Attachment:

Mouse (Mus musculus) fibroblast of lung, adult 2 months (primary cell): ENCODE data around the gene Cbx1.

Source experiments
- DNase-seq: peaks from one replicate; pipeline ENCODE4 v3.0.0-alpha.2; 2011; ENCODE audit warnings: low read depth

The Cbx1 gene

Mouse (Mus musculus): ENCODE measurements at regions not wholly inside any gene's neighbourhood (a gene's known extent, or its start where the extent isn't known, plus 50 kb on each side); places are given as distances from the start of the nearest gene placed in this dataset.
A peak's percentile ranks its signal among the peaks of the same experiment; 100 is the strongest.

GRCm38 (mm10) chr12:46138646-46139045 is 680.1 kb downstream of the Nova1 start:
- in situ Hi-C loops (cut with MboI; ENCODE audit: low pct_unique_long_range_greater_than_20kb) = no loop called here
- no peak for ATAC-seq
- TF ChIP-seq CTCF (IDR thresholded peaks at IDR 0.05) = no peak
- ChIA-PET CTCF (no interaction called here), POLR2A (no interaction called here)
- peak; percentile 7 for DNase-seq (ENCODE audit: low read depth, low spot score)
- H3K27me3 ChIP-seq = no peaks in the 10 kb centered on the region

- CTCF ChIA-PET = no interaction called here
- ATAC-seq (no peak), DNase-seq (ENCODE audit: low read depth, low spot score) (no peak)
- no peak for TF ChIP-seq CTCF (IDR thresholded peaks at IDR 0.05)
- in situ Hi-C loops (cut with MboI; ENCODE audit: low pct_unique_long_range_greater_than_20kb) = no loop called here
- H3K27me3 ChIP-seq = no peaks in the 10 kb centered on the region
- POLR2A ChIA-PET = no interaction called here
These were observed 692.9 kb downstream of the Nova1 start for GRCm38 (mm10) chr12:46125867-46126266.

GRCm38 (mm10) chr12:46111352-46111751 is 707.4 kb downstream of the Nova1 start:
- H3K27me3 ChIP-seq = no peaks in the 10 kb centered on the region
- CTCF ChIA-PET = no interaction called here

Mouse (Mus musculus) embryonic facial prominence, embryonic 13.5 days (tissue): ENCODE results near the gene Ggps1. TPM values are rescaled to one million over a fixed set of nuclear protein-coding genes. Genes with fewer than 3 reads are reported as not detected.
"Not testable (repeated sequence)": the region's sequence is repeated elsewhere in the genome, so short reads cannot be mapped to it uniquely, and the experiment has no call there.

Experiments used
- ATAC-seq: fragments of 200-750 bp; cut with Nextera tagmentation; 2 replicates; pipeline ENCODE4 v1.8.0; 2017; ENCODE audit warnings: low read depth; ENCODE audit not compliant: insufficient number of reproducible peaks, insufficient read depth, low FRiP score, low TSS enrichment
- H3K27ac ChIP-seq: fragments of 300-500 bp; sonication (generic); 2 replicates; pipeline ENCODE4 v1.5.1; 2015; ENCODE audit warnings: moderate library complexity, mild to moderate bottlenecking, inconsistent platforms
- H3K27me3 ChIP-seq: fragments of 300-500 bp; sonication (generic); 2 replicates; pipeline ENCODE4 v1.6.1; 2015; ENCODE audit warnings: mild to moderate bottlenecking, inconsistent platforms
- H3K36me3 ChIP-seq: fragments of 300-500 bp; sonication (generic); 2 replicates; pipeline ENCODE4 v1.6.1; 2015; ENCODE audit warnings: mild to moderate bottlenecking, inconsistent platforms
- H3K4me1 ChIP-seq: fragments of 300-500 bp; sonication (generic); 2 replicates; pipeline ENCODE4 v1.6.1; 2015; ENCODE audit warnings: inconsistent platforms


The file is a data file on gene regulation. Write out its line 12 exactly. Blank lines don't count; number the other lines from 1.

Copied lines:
- peak; percentile 7 for DNase-seq (ENCODE audit: low read depth, low spot score)